On World Elephant Day (12 August), PM Modi said that India is home to about 60% of all Asian elephants and reaffirmed India’s commitment to protecting the jumbos.

Also, the Government of India declared the establishment of a new elephant reserve – Agasthyamalai (Tamil Nadu), and resolved to take a number of steps to address human-elephant conflict situations.



  • Agasthyamalai will be the country’s 32nd elephant reserve —
    • Adding another protected area dedicated to conservation of elephants, Tamil Nadu (TN) gets its 5th Elephant Reserve at Agasthyamalai in Tirunelveli district.
    • This has brought the total area under elephant reserves in India to about 76,508 sq km across 14 states.
  • A fresh push to curb unnatural elephant deaths —
    • At the 17th steering committee meeting of Project Elephant held at Periyar National Park in Kerala, the Union Environment Ministry announced –
      • To curb unnatural elephant deaths by taking up track casualties with the Railway Ministry.
      • To hold workshops across the country to address human-elephant conflict.
      • To set up a panel to look into the deaths of elephants in Odisha (by accidents with trains and electrocution) and Jharkhand and furnish a detailed report to the Centre.
      • To develop separate management plans for elephants, which should be incorporated into the management plans of reserves, national parks, sanctuaries and territorial divisions’ working plans.



  • According to the 2017 census by Project Elephant, India has the largest number of wild Asian Elephants, estimated at 29,964 – about 60% of the species’ global population.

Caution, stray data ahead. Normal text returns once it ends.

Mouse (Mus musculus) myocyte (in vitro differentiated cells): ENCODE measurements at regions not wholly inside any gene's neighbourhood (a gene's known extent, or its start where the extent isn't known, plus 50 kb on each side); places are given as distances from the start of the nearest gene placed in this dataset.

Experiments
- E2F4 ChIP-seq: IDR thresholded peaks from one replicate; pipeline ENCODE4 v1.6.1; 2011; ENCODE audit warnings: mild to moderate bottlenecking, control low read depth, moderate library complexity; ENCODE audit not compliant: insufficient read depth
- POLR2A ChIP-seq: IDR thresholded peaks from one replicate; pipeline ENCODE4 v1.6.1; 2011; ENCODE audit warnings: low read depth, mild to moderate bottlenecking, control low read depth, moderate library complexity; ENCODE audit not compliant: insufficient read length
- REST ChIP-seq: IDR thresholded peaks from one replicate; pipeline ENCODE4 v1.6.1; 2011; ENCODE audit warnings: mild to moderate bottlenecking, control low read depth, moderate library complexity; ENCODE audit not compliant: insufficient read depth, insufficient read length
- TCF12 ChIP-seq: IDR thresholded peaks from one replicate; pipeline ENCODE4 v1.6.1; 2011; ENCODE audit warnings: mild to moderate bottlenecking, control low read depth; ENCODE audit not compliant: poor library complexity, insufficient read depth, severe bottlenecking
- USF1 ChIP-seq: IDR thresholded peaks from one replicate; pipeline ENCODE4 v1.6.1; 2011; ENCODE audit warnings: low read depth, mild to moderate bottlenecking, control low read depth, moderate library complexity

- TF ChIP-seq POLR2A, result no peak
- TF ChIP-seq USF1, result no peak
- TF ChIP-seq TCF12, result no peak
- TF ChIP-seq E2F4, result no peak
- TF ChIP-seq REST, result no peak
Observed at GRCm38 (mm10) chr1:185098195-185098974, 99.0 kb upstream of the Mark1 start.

• Friction between humans and elephants occurs mainly over space and is a major conservation concern across the country.
  • This is because the human-elephant conflict kills approximately 500 people, 100 jumbos and crops and property worth millions are also damaged each year across the country.
  • The day was officially founded, supported and launched by Patricia Sims and the Elephant Reintroduction Foundation on August 12, 2012.


About Asian Elephants –

  • India is the natural home of the largest population of Asian elephants. It is also found in Nepal, Bangladesh, Bhutan and Myanmar.
  • It usually resides in shrublands, artificial/terrestrial forests and grasslands.
  • It is listed as ‘Endangered’ on the IUCN Red List of threatened species. It is also listed in Appendix I of the Convention on International Trade in Endangered Species of Wild Fauna and Flora (CITES) and Schedule I of the Wildlife (Protection) Act, 1972.
  • The current population estimates indicate that there are about 50,000-60000 Asian elephants in the world. More than 60% of the population is held in India.
  • The earliest indications of captive use of Asian elephants are engravings on seals of the Indus Valley Civilisation dated to the 3rd millennium BC.


Project Elephant

  • It is a centrally sponsored scheme and was launched in February 1992.
  • Objectives —
        • To protect elephants, their habitat and corridors.
        • To address issues of man-animal conflict.
        • Welfare of captive elephants.
        • to promote not to harm elephants for their tusks.